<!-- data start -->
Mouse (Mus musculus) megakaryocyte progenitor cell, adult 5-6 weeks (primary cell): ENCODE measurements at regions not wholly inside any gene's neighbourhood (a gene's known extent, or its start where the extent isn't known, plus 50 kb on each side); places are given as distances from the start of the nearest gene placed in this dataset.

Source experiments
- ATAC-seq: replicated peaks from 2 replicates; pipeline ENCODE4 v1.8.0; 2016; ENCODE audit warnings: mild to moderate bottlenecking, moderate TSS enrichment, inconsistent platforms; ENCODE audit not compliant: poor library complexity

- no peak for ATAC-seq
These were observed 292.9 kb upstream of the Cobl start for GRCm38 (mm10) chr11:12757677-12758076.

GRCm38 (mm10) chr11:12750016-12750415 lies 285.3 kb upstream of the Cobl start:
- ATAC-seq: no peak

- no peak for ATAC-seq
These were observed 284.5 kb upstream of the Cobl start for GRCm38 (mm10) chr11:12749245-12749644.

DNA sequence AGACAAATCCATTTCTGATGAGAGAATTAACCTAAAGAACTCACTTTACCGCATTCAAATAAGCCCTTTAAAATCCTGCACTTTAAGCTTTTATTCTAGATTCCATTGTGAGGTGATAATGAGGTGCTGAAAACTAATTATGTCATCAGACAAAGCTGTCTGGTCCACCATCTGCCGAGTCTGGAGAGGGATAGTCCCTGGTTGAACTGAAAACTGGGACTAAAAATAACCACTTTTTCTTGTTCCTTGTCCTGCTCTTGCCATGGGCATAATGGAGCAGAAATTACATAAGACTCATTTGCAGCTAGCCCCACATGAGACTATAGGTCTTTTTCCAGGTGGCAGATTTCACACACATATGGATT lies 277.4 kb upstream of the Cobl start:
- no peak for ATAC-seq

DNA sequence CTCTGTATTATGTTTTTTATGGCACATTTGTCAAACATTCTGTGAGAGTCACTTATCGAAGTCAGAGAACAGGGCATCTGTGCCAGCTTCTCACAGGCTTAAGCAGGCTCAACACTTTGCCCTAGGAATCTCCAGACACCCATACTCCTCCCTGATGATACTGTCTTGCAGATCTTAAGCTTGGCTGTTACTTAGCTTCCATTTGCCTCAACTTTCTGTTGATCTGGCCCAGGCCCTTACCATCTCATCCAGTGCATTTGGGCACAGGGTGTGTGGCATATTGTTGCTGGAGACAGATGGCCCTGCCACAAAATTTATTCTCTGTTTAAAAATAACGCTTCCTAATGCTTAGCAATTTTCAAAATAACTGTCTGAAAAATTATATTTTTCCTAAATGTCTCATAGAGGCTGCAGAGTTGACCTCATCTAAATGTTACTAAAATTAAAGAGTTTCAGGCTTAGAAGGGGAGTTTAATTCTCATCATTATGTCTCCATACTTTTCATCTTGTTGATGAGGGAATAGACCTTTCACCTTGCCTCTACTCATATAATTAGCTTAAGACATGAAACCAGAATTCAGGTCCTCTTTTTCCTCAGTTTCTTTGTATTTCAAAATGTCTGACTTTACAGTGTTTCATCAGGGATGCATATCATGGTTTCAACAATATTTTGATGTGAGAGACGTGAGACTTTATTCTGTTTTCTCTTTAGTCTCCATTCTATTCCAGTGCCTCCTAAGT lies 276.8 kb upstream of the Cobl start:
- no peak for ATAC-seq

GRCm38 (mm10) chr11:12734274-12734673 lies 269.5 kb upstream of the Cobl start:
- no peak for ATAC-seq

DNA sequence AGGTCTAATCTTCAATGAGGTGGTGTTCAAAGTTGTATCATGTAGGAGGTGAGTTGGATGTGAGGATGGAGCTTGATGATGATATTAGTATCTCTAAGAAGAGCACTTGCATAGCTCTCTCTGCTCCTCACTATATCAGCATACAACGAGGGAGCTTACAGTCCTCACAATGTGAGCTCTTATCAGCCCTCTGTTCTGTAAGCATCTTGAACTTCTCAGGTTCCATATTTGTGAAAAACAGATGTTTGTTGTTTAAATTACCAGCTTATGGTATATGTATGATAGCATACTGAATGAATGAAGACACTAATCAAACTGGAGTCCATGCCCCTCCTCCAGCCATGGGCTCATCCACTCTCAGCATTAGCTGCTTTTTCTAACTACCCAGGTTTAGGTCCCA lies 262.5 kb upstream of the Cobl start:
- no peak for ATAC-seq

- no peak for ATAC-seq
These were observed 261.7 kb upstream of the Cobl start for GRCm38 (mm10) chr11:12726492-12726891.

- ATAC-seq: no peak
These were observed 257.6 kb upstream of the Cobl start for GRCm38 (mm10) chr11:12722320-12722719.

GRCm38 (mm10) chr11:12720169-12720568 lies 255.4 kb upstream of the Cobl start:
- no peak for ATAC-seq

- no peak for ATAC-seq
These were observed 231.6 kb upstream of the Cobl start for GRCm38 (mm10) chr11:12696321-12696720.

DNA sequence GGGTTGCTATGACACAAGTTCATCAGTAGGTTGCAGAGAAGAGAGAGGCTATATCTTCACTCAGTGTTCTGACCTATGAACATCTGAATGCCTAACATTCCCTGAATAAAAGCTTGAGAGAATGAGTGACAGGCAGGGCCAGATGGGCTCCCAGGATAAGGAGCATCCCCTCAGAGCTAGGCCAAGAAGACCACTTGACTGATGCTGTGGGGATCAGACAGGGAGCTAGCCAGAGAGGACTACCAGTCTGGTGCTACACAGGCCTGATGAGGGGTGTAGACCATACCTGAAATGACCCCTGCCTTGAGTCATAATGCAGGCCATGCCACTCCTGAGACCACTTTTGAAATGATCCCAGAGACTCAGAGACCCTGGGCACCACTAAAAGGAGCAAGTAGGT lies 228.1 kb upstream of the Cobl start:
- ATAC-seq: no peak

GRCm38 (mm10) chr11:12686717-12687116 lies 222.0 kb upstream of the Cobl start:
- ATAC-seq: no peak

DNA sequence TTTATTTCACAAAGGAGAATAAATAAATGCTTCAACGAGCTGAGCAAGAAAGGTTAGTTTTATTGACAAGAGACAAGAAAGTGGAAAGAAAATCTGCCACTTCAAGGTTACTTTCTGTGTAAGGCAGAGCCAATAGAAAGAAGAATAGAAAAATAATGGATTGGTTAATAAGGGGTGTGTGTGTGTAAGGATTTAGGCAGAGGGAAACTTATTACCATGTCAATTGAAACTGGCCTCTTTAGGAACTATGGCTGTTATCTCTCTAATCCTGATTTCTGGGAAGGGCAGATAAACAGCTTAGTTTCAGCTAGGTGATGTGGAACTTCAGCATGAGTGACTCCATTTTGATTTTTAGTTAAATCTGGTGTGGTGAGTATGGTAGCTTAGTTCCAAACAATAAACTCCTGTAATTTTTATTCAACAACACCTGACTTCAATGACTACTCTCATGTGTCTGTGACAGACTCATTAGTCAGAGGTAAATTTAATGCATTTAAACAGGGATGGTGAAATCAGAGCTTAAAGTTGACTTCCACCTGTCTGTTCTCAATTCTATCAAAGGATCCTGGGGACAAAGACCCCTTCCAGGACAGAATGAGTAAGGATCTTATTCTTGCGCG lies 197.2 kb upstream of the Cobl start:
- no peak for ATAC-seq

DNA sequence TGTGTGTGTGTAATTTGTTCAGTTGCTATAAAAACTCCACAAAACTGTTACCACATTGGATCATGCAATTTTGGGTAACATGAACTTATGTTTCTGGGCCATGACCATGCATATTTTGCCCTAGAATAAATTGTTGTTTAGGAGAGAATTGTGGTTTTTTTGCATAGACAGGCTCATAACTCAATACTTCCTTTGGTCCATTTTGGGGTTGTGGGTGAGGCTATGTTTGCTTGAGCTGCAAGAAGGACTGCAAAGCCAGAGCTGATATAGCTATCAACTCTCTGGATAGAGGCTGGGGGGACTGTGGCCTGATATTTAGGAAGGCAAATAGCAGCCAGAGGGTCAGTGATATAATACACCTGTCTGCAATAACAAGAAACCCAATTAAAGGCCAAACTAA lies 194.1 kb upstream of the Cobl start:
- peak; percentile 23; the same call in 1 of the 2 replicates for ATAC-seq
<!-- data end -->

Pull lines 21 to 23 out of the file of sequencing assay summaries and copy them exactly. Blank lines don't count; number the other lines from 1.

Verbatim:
These were observed 257.6 kb upstream of the Cobl start for GRCm38 (mm10) chr11:12722320-12722719.

GRCm38 (mm10) chr11:12720169-12720568 lies 255.4 kb upstream of the Cobl start:
- no peak for ATAC-seq